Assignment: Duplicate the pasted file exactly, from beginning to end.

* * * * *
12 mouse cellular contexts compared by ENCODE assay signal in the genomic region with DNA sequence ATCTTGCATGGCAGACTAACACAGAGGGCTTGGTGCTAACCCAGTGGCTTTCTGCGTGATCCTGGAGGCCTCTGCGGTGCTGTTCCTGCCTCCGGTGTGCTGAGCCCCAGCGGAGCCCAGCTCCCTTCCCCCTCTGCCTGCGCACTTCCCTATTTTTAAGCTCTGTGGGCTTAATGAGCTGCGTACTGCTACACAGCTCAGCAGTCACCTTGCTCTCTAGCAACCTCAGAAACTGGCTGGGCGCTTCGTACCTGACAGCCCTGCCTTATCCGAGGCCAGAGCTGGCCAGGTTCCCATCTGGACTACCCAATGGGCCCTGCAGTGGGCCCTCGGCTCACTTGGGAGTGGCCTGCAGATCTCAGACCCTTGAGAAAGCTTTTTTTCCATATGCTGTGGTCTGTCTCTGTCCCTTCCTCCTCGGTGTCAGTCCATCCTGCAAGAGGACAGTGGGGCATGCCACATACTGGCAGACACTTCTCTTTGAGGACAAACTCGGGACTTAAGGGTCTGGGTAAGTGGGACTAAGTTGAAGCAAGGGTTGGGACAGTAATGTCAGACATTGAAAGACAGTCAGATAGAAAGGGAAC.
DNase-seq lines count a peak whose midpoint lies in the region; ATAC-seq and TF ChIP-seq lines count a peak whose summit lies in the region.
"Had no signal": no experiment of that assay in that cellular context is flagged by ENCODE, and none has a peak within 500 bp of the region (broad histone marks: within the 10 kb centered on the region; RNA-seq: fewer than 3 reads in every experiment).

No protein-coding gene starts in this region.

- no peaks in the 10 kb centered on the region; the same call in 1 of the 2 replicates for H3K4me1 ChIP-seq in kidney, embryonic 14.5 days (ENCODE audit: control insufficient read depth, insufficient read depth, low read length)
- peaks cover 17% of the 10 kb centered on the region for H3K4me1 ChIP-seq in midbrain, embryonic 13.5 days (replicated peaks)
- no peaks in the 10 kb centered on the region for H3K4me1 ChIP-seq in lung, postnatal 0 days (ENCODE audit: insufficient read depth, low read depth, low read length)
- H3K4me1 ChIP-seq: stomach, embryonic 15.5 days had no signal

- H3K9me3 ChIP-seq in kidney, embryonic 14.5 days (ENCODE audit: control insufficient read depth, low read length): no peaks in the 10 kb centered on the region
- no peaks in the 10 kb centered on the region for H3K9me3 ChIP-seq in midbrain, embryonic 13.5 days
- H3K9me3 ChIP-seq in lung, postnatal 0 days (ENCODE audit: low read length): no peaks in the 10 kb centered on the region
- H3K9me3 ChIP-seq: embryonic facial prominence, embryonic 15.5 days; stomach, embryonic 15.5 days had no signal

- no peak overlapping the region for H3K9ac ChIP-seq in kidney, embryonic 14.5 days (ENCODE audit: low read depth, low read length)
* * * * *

12 mouse cellular contexts compared by ENCODE assay signal in the genomic region with DNA sequence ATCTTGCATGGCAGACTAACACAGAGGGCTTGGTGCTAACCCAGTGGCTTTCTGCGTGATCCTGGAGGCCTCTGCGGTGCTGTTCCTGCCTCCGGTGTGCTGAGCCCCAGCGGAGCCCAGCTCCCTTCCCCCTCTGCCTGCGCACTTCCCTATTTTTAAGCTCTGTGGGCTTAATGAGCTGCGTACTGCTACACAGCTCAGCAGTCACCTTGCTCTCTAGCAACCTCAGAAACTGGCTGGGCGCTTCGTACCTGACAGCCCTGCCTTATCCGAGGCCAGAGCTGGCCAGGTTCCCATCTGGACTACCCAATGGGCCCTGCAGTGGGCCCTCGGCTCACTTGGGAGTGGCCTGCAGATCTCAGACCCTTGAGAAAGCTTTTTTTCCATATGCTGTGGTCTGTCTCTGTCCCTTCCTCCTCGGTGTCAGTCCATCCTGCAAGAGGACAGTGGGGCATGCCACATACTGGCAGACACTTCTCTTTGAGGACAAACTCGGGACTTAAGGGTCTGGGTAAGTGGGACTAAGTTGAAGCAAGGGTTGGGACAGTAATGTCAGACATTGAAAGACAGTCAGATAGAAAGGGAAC.
DNase-seq lines count a peak whose midpoint lies in the region; ATAC-seq and TF ChIP-seq lines count a peak whose summit lies in the region.
"Had no signal": no experiment of that assay in that cellular context is flagged by ENCODE, and none has a peak within 500 bp of the region (broad histone marks: within the 10 kb centered on the region; RNA-seq: fewer than 3 reads in every experiment).

No protein-coding gene starts in this region.

- no peaks in the 10 kb centered on the region; the same call in 1 of the 2 replicates for H3K4me1 ChIP-seq in kidney, embryonic 14.5 days (ENCODE audit: control insufficient read depth, insufficient read depth, low read length)
- peaks cover 17% of the 10 kb centered on the region for H3K4me1 ChIP-seq in midbrain, embryonic 13.5 days (replicated peaks)
- no peaks in the 10 kb centered on the region for H3K4me1 ChIP-seq in lung, postnatal 0 days (ENCODE audit: insufficient read depth, low read depth, low read length)
- H3K4me1 ChIP-seq: stomach, embryonic 15.5 days had no signal

- H3K9me3 ChIP-seq in kidney, embryonic 14.5 days (ENCODE audit: control insufficient read depth, low read length): no peaks in the 10 kb centered on the region
- no peaks in the 10 kb centered on the region for H3K9me3 ChIP-seq in midbrain, embryonic 13.5 days
- H3K9me3 ChIP-seq in lung, postnatal 0 days (ENCODE audit: low read length): no peaks in the 10 kb centered on the region
- H3K9me3 ChIP-seq: embryonic facial prominence, embryonic 15.5 days; stomach, embryonic 15.5 days had no signal

- no peak overlapping the region for H3K9ac ChIP-seq in kidney, embryonic 14.5 days (ENCODE audit: low read depth, low read length)